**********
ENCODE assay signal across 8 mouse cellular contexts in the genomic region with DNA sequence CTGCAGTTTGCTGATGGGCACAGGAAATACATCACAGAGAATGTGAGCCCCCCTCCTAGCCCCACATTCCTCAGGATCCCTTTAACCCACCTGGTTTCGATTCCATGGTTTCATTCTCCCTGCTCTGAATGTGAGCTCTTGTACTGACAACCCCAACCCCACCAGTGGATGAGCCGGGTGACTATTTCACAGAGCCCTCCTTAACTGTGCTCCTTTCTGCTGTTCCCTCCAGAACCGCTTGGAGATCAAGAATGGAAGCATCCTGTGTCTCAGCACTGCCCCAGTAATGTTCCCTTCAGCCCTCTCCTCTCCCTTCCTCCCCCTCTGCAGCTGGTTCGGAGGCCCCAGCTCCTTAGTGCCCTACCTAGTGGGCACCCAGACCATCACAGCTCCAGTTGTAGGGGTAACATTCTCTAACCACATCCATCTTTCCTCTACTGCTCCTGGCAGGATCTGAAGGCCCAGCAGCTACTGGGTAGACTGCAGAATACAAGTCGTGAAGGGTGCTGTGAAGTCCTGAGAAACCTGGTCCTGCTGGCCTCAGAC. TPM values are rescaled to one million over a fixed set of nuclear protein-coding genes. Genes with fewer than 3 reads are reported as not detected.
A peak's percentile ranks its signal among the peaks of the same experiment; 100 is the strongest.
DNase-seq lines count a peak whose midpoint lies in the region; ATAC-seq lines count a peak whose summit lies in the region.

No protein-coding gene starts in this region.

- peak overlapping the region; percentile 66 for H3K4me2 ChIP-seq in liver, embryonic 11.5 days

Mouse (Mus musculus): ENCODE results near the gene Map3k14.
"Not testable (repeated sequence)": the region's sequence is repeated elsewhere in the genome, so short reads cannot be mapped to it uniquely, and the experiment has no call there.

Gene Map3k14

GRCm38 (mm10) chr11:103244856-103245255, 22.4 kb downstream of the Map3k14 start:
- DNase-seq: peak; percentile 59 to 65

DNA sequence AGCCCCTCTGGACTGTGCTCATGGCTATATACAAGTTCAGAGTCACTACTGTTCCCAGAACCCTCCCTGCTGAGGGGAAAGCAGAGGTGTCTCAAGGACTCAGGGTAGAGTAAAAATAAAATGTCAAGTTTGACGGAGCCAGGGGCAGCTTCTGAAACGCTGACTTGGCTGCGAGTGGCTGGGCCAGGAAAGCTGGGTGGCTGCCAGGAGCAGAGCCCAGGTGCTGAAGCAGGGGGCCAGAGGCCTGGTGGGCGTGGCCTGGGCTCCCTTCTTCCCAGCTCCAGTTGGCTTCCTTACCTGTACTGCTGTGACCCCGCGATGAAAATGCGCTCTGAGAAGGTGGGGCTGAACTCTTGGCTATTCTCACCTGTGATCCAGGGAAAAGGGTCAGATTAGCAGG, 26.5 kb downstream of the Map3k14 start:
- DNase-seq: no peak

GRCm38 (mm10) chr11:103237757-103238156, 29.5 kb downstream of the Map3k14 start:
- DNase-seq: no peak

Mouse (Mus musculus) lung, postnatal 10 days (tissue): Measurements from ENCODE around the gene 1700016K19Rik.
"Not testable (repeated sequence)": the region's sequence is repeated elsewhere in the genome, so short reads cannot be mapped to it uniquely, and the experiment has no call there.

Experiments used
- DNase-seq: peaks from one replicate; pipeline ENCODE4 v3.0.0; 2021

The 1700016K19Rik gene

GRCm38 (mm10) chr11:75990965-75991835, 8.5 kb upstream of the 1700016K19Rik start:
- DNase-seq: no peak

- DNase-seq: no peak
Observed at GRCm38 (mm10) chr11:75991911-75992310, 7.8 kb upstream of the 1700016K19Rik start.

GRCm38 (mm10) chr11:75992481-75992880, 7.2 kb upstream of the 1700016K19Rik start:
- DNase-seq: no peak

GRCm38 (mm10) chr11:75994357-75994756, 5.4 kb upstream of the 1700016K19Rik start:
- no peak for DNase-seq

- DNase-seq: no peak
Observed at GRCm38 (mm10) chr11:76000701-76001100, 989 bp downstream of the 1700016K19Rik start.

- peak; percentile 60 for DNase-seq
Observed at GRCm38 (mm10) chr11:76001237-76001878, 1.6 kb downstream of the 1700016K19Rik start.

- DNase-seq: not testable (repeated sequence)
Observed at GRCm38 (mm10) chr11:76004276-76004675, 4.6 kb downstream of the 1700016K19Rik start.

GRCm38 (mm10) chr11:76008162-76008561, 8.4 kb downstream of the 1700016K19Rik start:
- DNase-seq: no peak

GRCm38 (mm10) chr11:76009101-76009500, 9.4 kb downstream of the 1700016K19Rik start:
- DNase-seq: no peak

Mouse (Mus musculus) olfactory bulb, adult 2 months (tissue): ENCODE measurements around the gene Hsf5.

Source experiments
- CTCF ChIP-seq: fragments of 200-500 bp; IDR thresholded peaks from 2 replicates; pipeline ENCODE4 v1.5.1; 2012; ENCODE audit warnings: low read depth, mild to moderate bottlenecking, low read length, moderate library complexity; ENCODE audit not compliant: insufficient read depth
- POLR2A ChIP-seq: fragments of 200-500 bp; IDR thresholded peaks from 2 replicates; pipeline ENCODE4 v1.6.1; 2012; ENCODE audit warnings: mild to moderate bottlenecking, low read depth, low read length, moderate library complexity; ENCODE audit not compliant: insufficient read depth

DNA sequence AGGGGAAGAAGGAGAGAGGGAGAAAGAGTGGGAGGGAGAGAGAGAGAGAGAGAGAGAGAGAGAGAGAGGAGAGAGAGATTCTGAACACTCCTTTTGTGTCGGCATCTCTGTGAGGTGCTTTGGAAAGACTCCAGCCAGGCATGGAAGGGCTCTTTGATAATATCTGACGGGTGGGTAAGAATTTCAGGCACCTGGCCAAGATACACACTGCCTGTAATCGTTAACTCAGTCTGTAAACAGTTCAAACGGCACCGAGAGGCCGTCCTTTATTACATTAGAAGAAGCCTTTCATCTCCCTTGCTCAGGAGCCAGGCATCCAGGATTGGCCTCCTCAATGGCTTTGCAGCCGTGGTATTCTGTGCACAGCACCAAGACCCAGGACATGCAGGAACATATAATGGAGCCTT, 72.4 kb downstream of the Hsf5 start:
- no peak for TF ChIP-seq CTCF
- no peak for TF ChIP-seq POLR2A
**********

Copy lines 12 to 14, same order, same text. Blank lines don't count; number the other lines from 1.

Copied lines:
- DNase-seq: no peak

GRCm38 (mm10) chr11:103237757-103238156, 29.5 kb downstream of the Map3k14 start:
- DNase-seq: no peak